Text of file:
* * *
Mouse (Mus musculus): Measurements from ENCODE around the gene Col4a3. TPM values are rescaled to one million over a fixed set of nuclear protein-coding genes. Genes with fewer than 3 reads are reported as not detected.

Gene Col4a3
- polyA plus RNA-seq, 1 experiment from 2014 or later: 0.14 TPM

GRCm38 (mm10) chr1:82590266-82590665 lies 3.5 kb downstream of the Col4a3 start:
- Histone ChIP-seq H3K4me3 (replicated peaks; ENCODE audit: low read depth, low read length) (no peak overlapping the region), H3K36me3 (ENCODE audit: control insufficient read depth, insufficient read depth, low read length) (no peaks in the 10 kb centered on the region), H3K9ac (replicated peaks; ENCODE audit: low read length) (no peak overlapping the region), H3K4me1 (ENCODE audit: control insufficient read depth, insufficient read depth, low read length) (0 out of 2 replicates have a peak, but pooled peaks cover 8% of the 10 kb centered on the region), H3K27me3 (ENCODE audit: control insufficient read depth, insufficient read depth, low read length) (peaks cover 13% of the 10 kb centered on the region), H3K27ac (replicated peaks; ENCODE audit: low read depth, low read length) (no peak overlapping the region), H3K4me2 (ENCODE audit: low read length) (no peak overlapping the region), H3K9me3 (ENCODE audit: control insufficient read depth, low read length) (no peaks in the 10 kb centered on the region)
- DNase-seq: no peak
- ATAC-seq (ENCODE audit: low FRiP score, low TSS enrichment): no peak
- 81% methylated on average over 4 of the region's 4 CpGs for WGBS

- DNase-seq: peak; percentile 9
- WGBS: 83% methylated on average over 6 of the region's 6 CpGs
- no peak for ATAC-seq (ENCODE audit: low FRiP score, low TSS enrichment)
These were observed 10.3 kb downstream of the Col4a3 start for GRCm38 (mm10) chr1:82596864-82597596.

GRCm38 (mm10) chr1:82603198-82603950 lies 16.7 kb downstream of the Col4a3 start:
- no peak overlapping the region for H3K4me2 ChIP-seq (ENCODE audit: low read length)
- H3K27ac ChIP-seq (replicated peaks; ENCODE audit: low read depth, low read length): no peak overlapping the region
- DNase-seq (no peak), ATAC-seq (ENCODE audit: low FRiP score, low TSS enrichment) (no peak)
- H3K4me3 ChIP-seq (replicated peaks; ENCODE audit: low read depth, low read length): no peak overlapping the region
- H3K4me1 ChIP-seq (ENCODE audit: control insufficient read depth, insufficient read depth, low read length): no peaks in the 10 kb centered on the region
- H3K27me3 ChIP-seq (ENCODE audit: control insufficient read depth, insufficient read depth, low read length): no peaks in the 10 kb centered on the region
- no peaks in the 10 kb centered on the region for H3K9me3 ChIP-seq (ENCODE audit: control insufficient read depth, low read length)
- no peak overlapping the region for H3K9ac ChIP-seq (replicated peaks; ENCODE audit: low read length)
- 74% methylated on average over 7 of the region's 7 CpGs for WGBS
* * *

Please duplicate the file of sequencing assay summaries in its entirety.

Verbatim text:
Mouse (Mus musculus): Measurements from ENCODE around the gene Col4a3. TPM values are rescaled to one million over a fixed set of nuclear protein-coding genes. Genes with fewer than 3 reads are reported as not detected.

Gene Col4a3
- polyA plus RNA-seq, 1 experiment from 2014 or later: 0.14 TPM

GRCm38 (mm10) chr1:82590266-82590665 lies 3.5 kb downstream of the Col4a3 start:
- Histone ChIP-seq H3K4me3 (replicated peaks; ENCODE audit: low read depth, low read length) (no peak overlapping the region), H3K36me3 (ENCODE audit: control insufficient read depth, insufficient read depth, low read length) (no peaks in the 10 kb centered on the region), H3K9ac (replicated peaks; ENCODE audit: low read length) (no peak overlapping the region), H3K4me1 (ENCODE audit: control insufficient read depth, insufficient read depth, low read length) (0 out of 2 replicates have a peak, but pooled peaks cover 8% of the 10 kb centered on the region), H3K27me3 (ENCODE audit: control insufficient read depth, insufficient read depth, low read length) (peaks cover 13% of the 10 kb centered on the region), H3K27ac (replicated peaks; ENCODE audit: low read depth, low read length) (no peak overlapping the region), H3K4me2 (ENCODE audit: low read length) (no peak overlapping the region), H3K9me3 (ENCODE audit: control insufficient read depth, low read length) (no peaks in the 10 kb centered on the region)
- DNase-seq: no peak
- ATAC-seq (ENCODE audit: low FRiP score, low TSS enrichment): no peak
- 81% methylated on average over 4 of the region's 4 CpGs for WGBS

- DNase-seq: peak; percentile 9
- WGBS: 83% methylated on average over 6 of the region's 6 CpGs
- no peak for ATAC-seq (ENCODE audit: low FRiP score, low TSS enrichment)
These were observed 10.3 kb downstream of the Col4a3 start for GRCm38 (mm10) chr1:82596864-82597596.

GRCm38 (mm10) chr1:82603198-82603950 lies 16.7 kb downstream of the Col4a3 start:
- no peak overlapping the region for H3K4me2 ChIP-seq (ENCODE audit: low read length)
- H3K27ac ChIP-seq (replicated peaks; ENCODE audit: low read depth, low read length): no peak overlapping the region
- DNase-seq (no peak), ATAC-seq (ENCODE audit: low FRiP score, low TSS enrichment) (no peak)
- H3K4me3 ChIP-seq (replicated peaks; ENCODE audit: low read depth, low read length): no peak overlapping the region
- H3K4me1 ChIP-seq (ENCODE audit: control insufficient read depth, insufficient read depth, low read length): no peaks in the 10 kb centered on the region
- H3K27me3 ChIP-seq (ENCODE audit: control insufficient read depth, insufficient read depth, low read length): no peaks in the 10 kb centered on the region
- no peaks in the 10 kb centered on the region for H3K9me3 ChIP-seq (ENCODE audit: control insufficient read depth, low read length)
- no peak overlapping the region for H3K9ac ChIP-seq (replicated peaks; ENCODE audit: low read length)
- 74% methylated on average over 7 of the region's 7 CpGs for WGBS